Baby-Proof Screens by Fisher-Price: Apptivity is Here


How young is too young to be using an iPad? The Apptivity line from Fisher Price may be introducing screen time at an earlier age than pediatricians recommend.

Conversations are buzzing about Fisher-Price’s new infant seat. It looks like your traditional bouncer and comes with the usual bar of colorful toys meant to entertain baby, plus a mirror so baby can see herself. Not enough for the next generation of babies? What if I told you that it also boasts a removable iPad case and downloadable baby apps? Like it or not, infant screen time is here.

If this doesn’t surprise you, then you have already been introduced to Fisher-Price’s Apptivity line of products. I had no idea these products existed until recently. We’ve all seen desperate parents at the grocery store handing an iPhone over to a fussy baby, hoping to make it through check out before an all-out tantrum begins. So, is this the next logical step as parents continue to use technology as a babysitter? Fisher-Price is making it easier for parents to do what they’re already doing.

Like or dislike?

Fisher-Price Newborn to Toddler Apptivity Seat

Fisher-Price Newborn to Toddler Apptivity Seat

Fisher-Price Newborn to Toddler Apptivity Seat

Price: $80
Score: TBD


  • “Grow-with-me” seat is meant to keep baby entertained into the toddler years, maximum weight is 40 pounds.
  • Visual display stimulates and engages baby while protecting your device from sticky fingers and preventing unintentional navigating to other apps.
  • Download free apps for your iPad created especially for use with this product featuring soft, soothing sounds and nature scenes, black-and-white images and high-contrast patterns that help develop eye-tracking skills.
  • Other age-appropriate apps introduce letters, numbers and more through sing-along songs, sounds and friendly characters.
  • Visual content times out after 10-12 minutes so you can track (and limit) screen time.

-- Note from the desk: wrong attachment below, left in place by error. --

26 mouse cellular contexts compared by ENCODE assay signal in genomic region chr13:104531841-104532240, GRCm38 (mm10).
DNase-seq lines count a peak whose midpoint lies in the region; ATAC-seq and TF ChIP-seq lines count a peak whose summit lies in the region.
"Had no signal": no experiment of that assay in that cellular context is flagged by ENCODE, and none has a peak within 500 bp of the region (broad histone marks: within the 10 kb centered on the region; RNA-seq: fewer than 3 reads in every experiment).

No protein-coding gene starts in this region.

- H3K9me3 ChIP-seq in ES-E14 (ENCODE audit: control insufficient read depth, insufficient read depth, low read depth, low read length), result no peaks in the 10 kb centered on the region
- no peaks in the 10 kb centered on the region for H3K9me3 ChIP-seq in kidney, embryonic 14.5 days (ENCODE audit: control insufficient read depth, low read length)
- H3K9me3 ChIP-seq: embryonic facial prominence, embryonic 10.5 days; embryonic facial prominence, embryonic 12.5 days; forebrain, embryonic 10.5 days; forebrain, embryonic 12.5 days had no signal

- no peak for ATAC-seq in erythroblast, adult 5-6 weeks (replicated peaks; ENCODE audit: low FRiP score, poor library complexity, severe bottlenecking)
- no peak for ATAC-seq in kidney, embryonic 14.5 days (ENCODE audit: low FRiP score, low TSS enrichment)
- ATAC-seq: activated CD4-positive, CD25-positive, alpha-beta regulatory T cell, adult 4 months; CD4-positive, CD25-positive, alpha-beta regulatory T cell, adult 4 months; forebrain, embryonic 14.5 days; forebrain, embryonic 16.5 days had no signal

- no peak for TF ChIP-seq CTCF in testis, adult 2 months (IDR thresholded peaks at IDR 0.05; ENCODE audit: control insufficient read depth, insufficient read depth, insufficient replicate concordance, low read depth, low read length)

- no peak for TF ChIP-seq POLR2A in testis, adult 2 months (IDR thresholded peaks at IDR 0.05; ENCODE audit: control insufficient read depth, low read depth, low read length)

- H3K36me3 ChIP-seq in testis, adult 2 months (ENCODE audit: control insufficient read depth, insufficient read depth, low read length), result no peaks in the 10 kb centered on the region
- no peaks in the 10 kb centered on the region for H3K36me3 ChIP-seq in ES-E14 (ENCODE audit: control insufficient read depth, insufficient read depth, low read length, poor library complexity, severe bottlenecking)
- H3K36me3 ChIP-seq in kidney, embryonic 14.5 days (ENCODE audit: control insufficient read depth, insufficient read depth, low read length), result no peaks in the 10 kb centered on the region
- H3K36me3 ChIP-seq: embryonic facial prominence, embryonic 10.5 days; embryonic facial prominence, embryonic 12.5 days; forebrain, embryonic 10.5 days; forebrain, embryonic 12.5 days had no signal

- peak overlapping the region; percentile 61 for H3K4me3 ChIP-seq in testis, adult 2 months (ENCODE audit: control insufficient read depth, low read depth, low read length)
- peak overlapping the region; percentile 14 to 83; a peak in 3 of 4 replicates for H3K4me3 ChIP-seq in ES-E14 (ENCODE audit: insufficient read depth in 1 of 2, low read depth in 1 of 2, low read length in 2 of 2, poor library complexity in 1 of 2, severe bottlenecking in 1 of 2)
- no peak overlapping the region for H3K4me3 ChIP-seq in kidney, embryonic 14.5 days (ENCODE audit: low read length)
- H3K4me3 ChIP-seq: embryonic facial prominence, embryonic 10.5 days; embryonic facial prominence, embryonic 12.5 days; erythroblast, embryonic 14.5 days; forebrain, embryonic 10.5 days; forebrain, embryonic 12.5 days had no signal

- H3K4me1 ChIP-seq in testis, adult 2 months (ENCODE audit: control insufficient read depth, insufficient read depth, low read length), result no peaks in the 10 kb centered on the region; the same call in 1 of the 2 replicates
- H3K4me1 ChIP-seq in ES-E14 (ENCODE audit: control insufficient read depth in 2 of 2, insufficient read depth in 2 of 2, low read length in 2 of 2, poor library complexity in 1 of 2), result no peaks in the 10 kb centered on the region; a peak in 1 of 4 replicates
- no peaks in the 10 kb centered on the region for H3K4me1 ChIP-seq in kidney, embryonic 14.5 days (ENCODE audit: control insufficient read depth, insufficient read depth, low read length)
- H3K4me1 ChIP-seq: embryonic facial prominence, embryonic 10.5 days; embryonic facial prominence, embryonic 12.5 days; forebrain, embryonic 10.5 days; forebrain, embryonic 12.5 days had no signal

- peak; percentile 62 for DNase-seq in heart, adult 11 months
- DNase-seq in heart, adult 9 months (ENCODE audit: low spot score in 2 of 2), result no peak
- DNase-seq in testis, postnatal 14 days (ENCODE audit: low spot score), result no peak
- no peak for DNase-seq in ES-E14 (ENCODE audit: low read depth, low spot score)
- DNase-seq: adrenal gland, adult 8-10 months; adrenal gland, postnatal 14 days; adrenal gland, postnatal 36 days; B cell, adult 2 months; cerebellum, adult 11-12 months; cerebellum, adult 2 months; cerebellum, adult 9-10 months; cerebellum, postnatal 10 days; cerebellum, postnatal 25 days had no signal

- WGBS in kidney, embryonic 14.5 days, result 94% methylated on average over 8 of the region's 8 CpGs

Apptivity line up

Whether you’re into this private-screening seat or not, other baby-friendly device holders have arrived in abundance. Fisher-Price now has seven Apptivity products on the market, ranging from $20 – $80, meant to fit your iPhone, iPod Touch, or iPad. These baby-proof cases come in heavy plastics, bright colors, and even stuffed animals. Something tells me that if they weren’t selling, then there wouldn’t be so many options.

Fisher-Price does include a Media Guide with these products outlining the importance of limited use and engaging with your child in the age-appropriate media apps. Whether or not parents abide by these recommendations is totally up to them, of course.

Where does this leave us?

The American Academy of Pediatrics discourages screen time for children under the age of 2. In a Policy Statement published online in 2011, the AAP restates their stance against screen time for this age group by noting, “the lack of evidence supporting educational or developmental benefits for media use by children younger than 2 years, the potential adverse health and developmental effects of media use by children younger than 2 years, and adverse effects of parental media use (background media) on children younger than 2 years.” Click here to read more

Would you buy it?

It’s a new age. Kids learn to swipe screens well before they’ve ever seen a keyboard or a mouse. The abundance of tech toys on the market tells me that people are buying them up as quickly as they are being invented. As a parent of two preschoolers, I must say that I still believe in boredom and the ideas that come from staring at the ceiling looking at…nothing.

Have one? Have an opinion? Let us know what you think of Fisher-Price’s new line of Apptivity products!

Jessie Veith Rouleau (58 Posts)

Jessie Veith Rouleau is a full-time mom with two kids, Sam, 3, and Mia 2. When she’s not pushing strollers, buckling car seats, washing hands, and reading stories, she’s writing about the products that help make mom’s day a little bit easier. At the park, when you’re talking baby and kids, she’s listening.